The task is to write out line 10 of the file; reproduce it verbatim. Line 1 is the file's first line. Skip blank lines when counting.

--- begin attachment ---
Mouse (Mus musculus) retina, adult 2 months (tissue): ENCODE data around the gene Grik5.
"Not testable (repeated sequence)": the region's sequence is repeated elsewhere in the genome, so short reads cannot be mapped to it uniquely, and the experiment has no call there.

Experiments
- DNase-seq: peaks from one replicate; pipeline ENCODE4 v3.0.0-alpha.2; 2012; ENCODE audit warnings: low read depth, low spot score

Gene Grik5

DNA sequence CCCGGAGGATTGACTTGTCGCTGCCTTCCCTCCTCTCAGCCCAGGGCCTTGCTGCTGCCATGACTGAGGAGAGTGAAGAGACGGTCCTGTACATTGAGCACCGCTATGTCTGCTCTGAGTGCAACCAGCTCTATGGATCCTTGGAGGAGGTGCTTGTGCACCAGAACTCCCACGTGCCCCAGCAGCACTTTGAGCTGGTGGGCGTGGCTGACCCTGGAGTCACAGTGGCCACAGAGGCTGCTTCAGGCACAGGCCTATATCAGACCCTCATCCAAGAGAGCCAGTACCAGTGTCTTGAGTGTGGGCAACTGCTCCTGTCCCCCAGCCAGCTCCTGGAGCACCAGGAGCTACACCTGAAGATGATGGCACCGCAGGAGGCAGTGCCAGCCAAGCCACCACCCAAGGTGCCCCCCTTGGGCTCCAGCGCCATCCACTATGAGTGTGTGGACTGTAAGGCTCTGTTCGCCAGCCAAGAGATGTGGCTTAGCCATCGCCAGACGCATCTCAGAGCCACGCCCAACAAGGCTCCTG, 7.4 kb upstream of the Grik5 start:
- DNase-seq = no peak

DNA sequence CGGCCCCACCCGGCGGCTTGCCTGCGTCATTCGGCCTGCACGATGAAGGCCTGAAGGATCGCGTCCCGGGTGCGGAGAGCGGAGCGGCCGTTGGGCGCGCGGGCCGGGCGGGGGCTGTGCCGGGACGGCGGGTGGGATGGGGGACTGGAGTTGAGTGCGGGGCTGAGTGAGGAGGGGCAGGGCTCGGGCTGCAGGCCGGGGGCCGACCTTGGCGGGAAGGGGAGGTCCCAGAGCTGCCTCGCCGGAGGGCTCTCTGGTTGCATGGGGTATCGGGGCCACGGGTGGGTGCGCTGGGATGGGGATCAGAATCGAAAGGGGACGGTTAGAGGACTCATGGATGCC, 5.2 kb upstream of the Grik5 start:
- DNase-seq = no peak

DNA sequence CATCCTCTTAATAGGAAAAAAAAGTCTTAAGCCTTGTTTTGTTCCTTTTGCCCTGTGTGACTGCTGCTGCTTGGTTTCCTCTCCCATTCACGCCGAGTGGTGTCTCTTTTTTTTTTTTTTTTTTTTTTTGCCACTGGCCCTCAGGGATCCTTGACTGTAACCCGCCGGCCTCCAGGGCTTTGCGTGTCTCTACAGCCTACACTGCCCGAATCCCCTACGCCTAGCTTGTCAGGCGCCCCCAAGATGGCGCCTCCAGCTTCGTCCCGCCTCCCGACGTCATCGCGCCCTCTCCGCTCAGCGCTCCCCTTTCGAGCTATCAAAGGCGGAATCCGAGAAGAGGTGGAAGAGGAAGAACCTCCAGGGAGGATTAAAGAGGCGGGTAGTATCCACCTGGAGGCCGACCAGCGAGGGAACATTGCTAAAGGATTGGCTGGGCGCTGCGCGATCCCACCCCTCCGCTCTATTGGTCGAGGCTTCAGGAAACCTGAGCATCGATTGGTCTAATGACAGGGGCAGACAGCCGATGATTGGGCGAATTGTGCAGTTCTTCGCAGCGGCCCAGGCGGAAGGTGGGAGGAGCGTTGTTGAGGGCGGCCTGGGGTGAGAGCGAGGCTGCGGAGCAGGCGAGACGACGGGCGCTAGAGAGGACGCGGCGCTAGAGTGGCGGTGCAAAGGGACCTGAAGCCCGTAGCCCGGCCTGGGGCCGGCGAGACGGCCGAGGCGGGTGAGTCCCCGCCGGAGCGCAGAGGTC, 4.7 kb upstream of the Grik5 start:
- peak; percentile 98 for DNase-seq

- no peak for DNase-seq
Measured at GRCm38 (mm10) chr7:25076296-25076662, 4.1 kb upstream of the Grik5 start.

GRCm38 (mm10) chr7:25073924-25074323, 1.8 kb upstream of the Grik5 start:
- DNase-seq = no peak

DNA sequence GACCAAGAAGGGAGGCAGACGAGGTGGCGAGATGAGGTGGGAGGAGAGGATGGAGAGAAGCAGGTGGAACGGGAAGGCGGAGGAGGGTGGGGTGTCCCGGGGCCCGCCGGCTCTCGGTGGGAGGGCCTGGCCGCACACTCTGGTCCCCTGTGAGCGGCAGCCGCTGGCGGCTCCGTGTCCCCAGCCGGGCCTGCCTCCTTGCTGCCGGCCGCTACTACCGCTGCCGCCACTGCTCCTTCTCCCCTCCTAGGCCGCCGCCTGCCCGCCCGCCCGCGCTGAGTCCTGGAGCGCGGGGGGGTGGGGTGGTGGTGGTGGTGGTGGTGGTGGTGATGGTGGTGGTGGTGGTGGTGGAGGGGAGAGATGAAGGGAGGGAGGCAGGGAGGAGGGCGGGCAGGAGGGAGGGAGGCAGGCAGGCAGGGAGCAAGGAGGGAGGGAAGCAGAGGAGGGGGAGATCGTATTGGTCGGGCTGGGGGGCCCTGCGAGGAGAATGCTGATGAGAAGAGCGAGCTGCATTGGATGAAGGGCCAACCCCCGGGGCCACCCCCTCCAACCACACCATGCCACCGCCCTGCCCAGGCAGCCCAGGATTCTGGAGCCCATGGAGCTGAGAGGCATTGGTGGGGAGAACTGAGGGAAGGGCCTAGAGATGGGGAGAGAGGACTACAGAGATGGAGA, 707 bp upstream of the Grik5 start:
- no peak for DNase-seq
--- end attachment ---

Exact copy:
DNA sequence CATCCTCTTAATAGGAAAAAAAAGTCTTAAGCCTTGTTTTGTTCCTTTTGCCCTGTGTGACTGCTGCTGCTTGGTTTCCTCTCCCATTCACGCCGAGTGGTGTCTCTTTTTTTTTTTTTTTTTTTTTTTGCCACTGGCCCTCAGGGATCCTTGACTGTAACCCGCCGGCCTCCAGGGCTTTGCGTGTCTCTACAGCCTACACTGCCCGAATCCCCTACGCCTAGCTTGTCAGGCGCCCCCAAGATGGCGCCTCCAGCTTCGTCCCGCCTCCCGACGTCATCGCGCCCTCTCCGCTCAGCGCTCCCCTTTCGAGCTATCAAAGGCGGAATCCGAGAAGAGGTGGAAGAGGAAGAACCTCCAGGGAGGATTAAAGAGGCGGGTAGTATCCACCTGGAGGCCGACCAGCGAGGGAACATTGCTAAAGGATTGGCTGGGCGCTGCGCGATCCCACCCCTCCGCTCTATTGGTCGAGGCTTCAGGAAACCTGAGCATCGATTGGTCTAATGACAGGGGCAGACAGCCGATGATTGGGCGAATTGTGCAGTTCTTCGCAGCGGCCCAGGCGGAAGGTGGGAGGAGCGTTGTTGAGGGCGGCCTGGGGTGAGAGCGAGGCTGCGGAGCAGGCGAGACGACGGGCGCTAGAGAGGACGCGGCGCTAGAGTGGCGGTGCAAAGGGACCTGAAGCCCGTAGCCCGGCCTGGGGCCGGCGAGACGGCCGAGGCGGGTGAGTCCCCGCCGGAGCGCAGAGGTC, 4.7 kb upstream of the Grik5 start: